Russia and the United States signed a treaty selling Alaska to the U.S. for $7.2 million on March 30, 1867. The deal was considered a great achievement of diplomacy at the time.
The Russians began exploring the northwestern coast of North America in the first half of the 17th century. By and large, Russia discovered the region, and thus owned it for the next 126 years.
Saying that the Russian Empire actually owned Alaska would be a sort of exaggeration. In actuality, Alaska Territory was owned by a transnational corporation called “Russian-American Company.” Founded by Siberian merchants in 1799, the corporation had a monopoly on all trade, business, and natural resources in Russian America i.e. Alaska and California, the Island of Sakhalin and Kurile Islands. The reason why the company held sway over the vast areas was clear and simple: the Russian-American Company operated under auspices of the tsarist family.
On the one hand, the Russian-American Company took full advantage of the situation. For instance, the Russian managers cut a fictitious title transfer deal with their U.S. partners in the midst of the Crimean War. The agreement was designed to keep Russian assets from being seized by Russia’s enemies e.g. Britain. On the other hand, the company’s close relationship with the Russian elite eventually backfired. A threat began to loom on the horizon.
Everything for sale
The threat had taken shape by the late 1850s. Grand Prince Konstantin Nikolayevich, the tsar’s younger brother and chief of the Russian Naval Headquarters, was threat personified. It was the grand prince who first came up with an idea of selling Alaska. He cited “Russia’s lack of funds” as one of the main arguments to back his proposal. In fact, the Russian Empire had been strapped for funds most of the time though the circumstance was hardly given any consideration by Alexander II as he wrote the following in response to his brother’s proposal: “The idea is worth thinking over.” In other words, the tsar set the ball in motion. Soon the government bureaucrats devised a plan aimed at selling Alaska to the States as quick as possible before the U.S. could get hold of the territory by force. The opinion of a few opponents was apparently brushed aside.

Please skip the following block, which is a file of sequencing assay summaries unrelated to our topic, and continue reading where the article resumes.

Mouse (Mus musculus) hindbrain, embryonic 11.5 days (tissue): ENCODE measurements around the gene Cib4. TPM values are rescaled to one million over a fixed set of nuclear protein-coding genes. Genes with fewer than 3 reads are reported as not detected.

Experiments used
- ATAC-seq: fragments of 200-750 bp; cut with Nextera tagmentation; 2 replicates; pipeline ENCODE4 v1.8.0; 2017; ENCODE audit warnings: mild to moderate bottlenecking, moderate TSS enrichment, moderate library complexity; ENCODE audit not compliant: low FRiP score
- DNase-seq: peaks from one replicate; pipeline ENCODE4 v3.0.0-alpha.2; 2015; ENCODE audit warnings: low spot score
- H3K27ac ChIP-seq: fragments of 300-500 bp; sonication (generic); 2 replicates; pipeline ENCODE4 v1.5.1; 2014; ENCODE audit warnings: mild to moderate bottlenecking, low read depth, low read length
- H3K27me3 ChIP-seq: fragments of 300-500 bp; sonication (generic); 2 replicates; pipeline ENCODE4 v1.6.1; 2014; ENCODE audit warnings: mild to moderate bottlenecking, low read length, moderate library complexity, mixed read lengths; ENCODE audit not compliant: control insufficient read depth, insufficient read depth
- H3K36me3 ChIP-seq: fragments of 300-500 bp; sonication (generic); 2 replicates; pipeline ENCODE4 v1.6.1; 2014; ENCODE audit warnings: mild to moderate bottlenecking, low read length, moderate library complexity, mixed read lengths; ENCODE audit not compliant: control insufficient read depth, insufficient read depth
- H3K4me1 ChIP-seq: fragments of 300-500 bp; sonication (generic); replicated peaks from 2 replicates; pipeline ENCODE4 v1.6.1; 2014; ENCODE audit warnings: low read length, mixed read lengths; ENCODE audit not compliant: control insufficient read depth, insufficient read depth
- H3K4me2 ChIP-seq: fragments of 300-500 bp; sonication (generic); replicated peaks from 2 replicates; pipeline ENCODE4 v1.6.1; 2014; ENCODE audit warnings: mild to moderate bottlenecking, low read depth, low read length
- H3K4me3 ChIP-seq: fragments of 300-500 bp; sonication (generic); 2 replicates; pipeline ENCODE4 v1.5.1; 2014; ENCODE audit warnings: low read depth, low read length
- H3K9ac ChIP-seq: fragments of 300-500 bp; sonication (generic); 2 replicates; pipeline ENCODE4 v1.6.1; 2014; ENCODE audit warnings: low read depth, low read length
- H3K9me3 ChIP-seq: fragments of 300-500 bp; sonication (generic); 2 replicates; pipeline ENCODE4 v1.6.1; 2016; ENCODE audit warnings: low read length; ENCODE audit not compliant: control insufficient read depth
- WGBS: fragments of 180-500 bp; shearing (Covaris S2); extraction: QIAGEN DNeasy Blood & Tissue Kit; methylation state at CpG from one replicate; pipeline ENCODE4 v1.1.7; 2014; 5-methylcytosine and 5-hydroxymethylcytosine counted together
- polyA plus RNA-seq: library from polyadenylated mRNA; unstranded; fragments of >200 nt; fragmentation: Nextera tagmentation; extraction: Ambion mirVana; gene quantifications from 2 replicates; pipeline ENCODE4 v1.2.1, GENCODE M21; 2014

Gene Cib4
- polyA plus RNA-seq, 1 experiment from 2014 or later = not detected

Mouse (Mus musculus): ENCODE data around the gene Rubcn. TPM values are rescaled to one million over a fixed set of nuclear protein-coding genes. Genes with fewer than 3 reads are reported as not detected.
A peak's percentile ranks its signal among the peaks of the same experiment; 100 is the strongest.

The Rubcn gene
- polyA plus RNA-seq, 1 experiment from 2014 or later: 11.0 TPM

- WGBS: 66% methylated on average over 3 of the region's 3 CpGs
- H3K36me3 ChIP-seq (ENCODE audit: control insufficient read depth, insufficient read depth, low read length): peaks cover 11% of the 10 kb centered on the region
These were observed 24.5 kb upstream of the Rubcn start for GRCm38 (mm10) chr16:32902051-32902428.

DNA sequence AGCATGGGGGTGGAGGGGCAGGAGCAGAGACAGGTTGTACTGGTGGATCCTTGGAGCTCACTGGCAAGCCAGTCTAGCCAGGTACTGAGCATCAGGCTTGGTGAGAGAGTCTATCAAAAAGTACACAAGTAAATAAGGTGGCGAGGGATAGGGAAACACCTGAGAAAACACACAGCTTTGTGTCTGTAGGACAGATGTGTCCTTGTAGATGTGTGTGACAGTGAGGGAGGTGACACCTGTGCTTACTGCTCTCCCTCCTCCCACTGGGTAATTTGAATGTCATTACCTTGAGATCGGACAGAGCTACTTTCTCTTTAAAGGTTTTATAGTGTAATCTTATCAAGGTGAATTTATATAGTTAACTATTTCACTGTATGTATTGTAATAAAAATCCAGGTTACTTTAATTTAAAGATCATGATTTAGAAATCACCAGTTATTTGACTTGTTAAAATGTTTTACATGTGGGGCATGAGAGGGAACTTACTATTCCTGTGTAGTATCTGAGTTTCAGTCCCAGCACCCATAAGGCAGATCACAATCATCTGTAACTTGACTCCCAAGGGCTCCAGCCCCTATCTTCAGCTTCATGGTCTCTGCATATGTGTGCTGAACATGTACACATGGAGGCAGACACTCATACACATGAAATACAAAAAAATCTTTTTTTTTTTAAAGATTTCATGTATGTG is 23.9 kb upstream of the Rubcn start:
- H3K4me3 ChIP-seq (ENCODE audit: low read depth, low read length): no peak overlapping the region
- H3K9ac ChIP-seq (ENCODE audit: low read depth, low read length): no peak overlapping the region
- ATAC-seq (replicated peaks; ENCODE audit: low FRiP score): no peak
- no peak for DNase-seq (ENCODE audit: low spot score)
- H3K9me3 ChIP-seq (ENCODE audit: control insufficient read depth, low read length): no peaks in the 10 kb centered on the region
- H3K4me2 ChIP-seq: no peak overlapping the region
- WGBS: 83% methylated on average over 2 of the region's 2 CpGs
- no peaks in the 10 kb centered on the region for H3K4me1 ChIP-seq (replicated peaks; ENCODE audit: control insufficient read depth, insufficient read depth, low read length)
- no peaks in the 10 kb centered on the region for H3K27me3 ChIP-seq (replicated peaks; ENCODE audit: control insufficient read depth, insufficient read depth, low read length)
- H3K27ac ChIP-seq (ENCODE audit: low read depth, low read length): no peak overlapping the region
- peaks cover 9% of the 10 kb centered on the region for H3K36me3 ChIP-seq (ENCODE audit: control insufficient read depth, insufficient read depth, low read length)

Russia failed to reach an agreement with the U.S. following the outbreak of the Civil War. However, the sides resumed talks after the end of the war. Eduard Stekl, a Russian envoy to Washington, was Russia’s main negotiator in the talks. Stekl negotiated a deal for the sale of Alaska for $7.2 million. It is noteworthy that $165 thousand of the above sum was used for bribing several U.S. senators and newspapermen: those Americans seemed to have their doubts about the feasibility of the deal.
Looking back at the way things stood almost 150 years ago, one cannot but be amazed at the stance the Russian government took while dealing with the problem. It appears that the Russian government saw the selling of a huge territory of nearly 1.5 million square kilometers as some kind of a cakewalk. The government of Alexander II got rid of Alaska as if it had been a “non-core asset.” Those financial arguments in favor of the deal look especially ludicrous. The state budget of the Russian Empire totaled about half a billion rubles at the time. Taking into account that the ruble and the dollar were more or less in parity in terms of value during the period, there was no way the deal could have had a considerable beneficial effect on Russia’s coffers.
Arguments and Facts
Translated by Guerman Grachev
Chinese military experts are confident that there are only three countries of the world - Russia, the United States and China - that are capable of developing and building fifth generation fighter aircraft